Children are being "groomed to gamble" through popular online video games such as Counter-Strike: Global Offensive (CS: GO) and Dota2, an Australian politician seeking to bring in new legislation regarding the issue has claimed.
"This is the Wild West of online gambling that is actually targeting kids," said independent senator Nick Xenophon, as reported by the Sydney Morning Herald. He added "insidious" games are now being played by hundreds of thousands of Australian teenagers that "purport to be one thing" but are "morphing into full-on gambling and that itself is incredibly misleading and deceptive."
"Instead of shooting avatars, parents soon find out that [their children] have shot huge holes through their bank accounts," he continued, adding that his new legislation on video game gambling intends to make it illegal for game developers to seek payment for items based on 'chance'.
Xenophon's new legislation would also mean that game games would be forced to have clear warning signs of any gambling content and there could be age restrictions put in place on paying to play. At the time of writing, there are no exact details on what the legislation contains. However, it is expected more will emerge when the Australian federal parliament resumes next month.
In many online-based video games, players are able to purchase skins – clothing and other decorations for characters – or other decorative items to be used in-game using real-world currency. Gamers can then sell the skins for credit on Valve's game marketplace, called Steam, or use them as currency on dozens of third-party casino-style websites.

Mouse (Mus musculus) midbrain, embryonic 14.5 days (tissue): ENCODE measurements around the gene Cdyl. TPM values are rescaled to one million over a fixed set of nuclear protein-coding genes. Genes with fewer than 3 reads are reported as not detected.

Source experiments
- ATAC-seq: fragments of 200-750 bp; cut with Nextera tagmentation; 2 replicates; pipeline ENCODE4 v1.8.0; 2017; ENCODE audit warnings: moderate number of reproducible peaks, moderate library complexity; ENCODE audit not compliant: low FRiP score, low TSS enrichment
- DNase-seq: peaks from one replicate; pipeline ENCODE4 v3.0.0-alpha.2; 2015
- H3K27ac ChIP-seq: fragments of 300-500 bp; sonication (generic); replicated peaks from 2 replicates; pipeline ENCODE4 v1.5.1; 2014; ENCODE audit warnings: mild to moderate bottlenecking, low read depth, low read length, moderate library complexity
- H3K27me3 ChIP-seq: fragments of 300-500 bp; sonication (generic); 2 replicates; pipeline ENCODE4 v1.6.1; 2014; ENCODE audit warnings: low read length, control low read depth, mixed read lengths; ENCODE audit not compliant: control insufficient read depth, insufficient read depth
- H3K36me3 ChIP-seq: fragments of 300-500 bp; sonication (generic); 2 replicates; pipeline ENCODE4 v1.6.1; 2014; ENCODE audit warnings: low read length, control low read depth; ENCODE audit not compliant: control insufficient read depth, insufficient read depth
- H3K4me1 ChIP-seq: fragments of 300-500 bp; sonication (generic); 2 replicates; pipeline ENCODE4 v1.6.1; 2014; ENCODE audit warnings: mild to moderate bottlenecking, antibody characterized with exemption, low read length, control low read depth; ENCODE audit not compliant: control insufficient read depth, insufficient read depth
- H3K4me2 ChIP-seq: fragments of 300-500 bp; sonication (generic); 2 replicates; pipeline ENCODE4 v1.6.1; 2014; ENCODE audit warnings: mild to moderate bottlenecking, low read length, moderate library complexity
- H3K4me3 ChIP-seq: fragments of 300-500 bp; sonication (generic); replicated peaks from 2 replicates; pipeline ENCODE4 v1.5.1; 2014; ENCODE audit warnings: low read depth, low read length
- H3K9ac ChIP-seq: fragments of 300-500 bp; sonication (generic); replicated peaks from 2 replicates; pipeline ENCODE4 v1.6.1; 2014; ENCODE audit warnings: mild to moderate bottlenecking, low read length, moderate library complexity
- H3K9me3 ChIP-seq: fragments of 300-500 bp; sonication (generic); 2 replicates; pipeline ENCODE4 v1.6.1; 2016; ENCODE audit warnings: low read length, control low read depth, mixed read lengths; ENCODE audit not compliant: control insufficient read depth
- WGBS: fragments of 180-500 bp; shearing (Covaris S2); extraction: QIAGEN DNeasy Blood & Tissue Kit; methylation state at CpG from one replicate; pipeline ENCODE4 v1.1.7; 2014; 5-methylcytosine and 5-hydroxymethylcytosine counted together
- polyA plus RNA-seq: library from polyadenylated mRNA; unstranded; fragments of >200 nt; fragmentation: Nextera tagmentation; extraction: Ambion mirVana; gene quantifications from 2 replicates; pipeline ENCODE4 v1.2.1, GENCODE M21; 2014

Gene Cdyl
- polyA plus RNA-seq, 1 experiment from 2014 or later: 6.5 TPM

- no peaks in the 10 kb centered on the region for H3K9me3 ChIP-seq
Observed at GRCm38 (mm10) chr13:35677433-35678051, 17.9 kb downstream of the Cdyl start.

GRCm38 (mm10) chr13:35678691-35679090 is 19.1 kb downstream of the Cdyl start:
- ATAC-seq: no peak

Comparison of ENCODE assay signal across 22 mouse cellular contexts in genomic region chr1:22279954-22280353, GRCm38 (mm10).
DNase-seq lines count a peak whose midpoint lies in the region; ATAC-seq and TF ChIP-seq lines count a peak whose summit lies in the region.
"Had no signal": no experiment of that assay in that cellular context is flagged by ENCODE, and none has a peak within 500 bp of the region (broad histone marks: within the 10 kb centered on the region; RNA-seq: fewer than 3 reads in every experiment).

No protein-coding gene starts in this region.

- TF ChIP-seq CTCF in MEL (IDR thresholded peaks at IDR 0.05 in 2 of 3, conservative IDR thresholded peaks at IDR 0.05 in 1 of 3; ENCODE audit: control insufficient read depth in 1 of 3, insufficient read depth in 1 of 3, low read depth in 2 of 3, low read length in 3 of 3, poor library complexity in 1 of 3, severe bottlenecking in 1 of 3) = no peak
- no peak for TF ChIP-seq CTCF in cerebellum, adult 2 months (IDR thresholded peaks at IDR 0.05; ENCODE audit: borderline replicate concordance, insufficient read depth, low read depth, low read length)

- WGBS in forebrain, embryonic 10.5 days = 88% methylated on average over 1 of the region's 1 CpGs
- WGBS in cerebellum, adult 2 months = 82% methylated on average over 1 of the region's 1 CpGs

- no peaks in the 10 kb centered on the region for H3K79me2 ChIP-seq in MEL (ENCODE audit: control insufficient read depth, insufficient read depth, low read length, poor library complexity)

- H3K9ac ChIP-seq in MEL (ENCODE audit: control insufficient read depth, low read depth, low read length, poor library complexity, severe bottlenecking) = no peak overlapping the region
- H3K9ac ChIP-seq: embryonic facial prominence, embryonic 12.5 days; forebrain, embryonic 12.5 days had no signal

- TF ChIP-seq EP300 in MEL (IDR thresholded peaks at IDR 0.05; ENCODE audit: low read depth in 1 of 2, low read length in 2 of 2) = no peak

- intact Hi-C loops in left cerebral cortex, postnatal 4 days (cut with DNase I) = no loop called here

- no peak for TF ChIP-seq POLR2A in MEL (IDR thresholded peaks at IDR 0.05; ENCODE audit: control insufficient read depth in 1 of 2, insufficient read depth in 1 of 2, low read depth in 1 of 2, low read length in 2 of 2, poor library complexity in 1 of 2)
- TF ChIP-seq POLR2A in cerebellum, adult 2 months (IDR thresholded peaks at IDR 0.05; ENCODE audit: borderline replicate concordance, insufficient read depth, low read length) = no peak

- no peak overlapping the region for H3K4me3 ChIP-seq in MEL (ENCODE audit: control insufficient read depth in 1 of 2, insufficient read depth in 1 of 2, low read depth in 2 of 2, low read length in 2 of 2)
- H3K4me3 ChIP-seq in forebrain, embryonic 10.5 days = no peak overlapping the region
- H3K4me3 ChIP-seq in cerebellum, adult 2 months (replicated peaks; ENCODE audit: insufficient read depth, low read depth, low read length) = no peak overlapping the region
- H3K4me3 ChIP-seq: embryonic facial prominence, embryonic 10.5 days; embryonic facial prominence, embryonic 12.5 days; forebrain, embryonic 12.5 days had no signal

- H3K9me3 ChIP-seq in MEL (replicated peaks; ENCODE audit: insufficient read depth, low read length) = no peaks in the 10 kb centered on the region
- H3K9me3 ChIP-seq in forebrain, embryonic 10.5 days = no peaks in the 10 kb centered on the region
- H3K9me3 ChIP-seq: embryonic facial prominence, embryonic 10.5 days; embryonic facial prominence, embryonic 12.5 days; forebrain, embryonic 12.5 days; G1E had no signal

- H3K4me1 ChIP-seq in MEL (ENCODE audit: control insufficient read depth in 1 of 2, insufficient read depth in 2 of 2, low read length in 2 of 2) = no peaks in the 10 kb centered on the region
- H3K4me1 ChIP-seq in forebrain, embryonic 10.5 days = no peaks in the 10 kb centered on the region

The strong association with gambling appears to be linked to how these items are presented – with critics claiming they often resemble slot machines with flashing images.
Additionally, betting on eSports – competitive multiplayer videogames – using real-world cash is spiking in the West. One European betting firm, Bwin, claims that, for the first time, people are now more likely to spend their money on multiplayer battle game League of Legends than on the Champions League football tournament.
ESports events are now featured on well-known betting websites such as William Hill and Paddy Power.
Sally Gainsbury, an academic on gambling education and research, told the Sydney Morning Herald it is "very concerning" that children with no previous exposure to gambling are suddenly being faced with it, and that this will likely result in them moving on to legitimate betting websites in future.
Under existing law in Australia, it is illegal for firms not registered in the country to allow people there to bet on their websites. "In the absence of regulation, we really need to have [education] that these sites are not safe to use, these are illegal sites and are not regulated in Australia and there is no protection," Gainsbury said.
The news of updated legislation comes after a betting scandal hit two YouTube streamers, Thomas 'ProSyndicate' Cassell and Trevor 'TmarTn' Martin. The pair had failed to tell viewers they owned a gambling website called CSGO Lotto while promoting it to an audience of millions.
Most recently, Valve, the developer and publisher of Counter-Strike, started issuing cease-and-desist notices to websites that use Steam services to enable users to bet against each other. In total, 23 websites – including CS:GO Lotto, CS:GO Big and Dota 2 Lounge – were sent the notices.